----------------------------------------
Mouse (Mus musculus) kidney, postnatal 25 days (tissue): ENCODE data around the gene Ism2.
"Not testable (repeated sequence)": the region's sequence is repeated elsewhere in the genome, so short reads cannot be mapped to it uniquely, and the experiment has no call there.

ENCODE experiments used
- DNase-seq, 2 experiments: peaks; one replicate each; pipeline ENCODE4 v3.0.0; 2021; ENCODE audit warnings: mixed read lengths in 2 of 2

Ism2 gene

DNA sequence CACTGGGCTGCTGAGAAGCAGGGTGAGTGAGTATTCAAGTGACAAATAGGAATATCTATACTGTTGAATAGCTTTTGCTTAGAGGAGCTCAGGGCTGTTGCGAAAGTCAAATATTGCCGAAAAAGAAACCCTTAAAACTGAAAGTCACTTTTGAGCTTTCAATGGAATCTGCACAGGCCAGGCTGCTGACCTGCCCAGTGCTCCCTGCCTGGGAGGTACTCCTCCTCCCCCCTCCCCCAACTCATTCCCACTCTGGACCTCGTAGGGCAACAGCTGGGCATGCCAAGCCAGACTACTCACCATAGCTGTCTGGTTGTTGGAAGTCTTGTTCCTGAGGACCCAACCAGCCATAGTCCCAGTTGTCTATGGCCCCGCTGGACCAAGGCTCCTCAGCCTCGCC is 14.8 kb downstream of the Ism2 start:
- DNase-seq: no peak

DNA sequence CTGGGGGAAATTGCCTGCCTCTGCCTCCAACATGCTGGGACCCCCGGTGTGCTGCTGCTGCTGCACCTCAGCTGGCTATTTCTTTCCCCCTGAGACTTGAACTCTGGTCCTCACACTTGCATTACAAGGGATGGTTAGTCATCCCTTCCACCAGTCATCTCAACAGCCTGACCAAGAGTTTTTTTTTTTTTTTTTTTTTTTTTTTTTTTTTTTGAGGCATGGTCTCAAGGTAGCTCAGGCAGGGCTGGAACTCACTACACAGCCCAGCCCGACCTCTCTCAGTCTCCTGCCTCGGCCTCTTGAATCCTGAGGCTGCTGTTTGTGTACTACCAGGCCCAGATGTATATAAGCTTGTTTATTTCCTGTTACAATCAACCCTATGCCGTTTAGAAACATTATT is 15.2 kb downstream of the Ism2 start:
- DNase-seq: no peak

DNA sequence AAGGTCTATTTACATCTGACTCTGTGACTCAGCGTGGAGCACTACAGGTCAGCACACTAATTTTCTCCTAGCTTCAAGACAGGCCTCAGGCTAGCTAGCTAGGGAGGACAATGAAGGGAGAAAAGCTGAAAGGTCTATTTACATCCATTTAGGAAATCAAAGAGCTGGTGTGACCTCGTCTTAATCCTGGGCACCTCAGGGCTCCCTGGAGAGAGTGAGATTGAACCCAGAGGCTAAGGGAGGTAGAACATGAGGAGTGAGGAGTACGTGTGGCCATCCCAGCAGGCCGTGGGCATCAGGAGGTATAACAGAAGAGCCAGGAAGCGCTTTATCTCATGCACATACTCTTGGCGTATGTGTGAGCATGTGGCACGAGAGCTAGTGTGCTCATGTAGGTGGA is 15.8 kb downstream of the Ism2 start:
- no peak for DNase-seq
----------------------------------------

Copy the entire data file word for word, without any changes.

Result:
Mouse (Mus musculus) kidney, postnatal 25 days (tissue): ENCODE data around the gene Ism2.
"Not testable (repeated sequence)": the region's sequence is repeated elsewhere in the genome, so short reads cannot be mapped to it uniquely, and the experiment has no call there.

ENCODE experiments used
- DNase-seq, 2 experiments: peaks; one replicate each; pipeline ENCODE4 v3.0.0; 2021; ENCODE audit warnings: mixed read lengths in 2 of 2

Ism2 gene

DNA sequence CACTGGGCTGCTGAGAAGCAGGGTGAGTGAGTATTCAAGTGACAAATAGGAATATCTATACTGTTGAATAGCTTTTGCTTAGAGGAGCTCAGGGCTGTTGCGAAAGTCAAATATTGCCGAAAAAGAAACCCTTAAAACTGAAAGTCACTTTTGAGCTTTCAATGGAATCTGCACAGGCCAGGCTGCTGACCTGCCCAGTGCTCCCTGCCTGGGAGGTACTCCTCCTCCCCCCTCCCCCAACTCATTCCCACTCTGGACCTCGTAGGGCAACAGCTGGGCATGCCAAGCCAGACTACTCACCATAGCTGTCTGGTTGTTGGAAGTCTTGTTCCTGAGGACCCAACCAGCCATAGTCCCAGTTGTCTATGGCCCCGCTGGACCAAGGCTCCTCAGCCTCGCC is 14.8 kb downstream of the Ism2 start:
- DNase-seq: no peak

DNA sequence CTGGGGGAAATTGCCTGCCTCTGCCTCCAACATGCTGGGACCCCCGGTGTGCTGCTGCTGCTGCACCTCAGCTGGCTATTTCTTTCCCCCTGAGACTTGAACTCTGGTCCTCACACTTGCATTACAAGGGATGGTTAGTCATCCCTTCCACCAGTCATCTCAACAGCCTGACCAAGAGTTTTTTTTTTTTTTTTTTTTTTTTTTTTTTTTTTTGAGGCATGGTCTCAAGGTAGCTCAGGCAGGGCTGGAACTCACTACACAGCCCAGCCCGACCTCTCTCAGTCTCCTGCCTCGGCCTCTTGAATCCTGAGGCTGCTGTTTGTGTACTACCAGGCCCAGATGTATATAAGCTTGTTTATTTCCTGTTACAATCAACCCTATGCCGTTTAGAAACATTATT is 15.2 kb downstream of the Ism2 start:
- DNase-seq: no peak

DNA sequence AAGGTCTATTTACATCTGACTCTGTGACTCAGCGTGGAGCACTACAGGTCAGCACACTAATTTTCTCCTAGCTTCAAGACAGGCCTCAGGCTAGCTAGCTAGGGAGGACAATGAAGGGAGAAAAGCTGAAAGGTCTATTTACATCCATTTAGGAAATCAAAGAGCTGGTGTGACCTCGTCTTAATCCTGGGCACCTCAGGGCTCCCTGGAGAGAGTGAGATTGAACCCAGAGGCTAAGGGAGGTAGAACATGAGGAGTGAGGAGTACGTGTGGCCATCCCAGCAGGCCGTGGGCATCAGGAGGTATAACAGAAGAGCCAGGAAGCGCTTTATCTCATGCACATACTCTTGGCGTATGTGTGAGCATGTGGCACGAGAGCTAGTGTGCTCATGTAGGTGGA is 15.8 kb downstream of the Ism2 start:
- no peak for DNase-seq